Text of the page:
Why Firms may pay out less than is available

For several reasons, many firms pay out less to stockholders, in the form of dividends and stock buybacks, than they have available in free cash flows to equity. The reasons vary from firm to firm and we list some below -

• The managers of a firm may gain by retaining cash rather than paying it out as a dividend. The desire for empire building may make increasing the size of the firm an objective on its own. Or, management may feel the need to build up a cash cushion to tide over periods when earnings may dip; in such periods, the cash cushion may reduce or obscure the earnings drop and may allow managers to remain in control.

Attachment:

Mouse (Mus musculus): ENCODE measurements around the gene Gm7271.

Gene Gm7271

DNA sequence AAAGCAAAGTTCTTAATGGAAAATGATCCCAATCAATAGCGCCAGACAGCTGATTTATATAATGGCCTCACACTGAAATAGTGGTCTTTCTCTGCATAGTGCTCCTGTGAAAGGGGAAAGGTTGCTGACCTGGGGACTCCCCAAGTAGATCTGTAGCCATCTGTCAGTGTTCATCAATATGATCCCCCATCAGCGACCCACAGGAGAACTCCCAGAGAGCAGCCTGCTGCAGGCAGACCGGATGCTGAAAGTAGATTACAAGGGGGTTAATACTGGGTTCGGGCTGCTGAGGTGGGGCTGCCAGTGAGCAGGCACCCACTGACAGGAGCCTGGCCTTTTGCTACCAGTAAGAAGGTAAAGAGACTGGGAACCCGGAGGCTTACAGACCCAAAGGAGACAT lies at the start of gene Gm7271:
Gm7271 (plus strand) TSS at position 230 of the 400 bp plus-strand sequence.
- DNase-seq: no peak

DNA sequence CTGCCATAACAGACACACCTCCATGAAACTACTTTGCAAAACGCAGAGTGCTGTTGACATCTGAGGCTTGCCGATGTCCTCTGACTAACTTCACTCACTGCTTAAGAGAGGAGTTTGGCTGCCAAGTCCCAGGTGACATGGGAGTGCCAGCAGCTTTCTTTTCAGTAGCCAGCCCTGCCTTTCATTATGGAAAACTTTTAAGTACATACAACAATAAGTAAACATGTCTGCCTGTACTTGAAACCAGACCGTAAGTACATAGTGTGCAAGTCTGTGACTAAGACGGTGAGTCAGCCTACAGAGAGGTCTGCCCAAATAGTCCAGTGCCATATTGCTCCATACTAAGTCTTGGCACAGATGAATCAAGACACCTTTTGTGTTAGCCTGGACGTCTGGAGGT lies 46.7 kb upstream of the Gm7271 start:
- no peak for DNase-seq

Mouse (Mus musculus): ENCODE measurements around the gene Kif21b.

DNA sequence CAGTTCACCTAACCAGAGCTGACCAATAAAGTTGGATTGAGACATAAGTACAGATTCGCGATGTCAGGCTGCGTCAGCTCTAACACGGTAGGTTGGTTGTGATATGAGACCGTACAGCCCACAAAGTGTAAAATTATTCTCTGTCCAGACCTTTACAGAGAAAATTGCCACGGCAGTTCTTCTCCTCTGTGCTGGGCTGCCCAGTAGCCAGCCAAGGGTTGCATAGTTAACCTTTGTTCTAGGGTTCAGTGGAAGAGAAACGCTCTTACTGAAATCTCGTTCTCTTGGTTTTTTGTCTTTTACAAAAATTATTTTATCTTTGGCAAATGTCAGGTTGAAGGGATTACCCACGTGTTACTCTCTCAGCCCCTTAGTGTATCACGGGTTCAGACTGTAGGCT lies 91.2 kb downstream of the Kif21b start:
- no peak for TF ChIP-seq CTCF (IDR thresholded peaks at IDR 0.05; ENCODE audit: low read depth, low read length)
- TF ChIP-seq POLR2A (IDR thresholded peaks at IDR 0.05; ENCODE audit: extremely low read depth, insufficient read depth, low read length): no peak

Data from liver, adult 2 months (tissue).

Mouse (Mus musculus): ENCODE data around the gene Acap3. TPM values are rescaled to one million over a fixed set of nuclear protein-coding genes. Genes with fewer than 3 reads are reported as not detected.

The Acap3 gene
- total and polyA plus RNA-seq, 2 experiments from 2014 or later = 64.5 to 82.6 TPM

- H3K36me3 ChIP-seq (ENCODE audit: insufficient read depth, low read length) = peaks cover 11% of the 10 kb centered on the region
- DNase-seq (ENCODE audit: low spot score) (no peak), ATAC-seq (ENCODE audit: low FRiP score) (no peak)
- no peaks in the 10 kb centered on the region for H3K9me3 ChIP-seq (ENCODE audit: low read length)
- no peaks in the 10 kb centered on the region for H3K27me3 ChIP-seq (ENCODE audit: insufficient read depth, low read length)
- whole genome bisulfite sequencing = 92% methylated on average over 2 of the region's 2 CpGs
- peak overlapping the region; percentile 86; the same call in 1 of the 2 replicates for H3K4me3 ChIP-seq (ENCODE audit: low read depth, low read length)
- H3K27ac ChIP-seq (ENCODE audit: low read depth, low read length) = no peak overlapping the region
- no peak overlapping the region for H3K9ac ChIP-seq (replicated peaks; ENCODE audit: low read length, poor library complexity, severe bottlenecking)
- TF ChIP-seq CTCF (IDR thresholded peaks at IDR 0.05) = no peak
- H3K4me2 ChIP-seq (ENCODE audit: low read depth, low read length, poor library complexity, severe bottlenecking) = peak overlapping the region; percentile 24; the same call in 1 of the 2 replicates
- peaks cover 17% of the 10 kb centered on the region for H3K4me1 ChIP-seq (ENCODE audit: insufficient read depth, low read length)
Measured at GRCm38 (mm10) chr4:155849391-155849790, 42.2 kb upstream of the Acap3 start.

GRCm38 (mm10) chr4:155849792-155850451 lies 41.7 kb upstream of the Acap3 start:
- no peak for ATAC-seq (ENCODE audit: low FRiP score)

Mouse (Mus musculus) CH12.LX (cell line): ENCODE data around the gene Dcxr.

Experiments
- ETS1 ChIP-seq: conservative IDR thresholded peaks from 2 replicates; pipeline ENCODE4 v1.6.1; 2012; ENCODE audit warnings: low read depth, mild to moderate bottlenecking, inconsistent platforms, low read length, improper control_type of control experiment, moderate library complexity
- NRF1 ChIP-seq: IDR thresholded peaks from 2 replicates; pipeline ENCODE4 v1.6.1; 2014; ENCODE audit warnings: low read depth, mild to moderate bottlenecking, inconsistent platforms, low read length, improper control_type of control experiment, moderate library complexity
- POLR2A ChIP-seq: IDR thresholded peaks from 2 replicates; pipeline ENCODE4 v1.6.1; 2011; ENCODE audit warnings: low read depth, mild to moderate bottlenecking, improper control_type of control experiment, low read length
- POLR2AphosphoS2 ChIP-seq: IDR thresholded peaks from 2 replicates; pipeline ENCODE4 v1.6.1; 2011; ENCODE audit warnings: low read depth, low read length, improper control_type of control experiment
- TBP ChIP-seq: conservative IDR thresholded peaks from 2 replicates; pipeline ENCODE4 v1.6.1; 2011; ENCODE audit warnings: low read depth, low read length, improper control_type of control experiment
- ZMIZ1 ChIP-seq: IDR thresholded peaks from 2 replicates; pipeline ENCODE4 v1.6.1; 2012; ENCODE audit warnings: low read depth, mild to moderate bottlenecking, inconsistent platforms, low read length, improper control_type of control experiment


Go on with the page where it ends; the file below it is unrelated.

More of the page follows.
• The firm may be unsure about its future financing needs and may choose to retain some cash to take on unexpected investments or meet unanticipated needs.

• The firm may have volatile earnings and may retain cash to help smooth out dividends over time.

• Bondholders may impose restrictions on cash payments to stockholders, which may prevent the firm from returning available cash flows to its stockholders.

Lessons From The Intelligent Investor

Lessons From The Intelligent Investor

If you're like a lot of people watching the recession unfold, you have likely started to look at your finances under a microscope. Perhaps you have started saving the annual savings rate by people has started to recover a bit.

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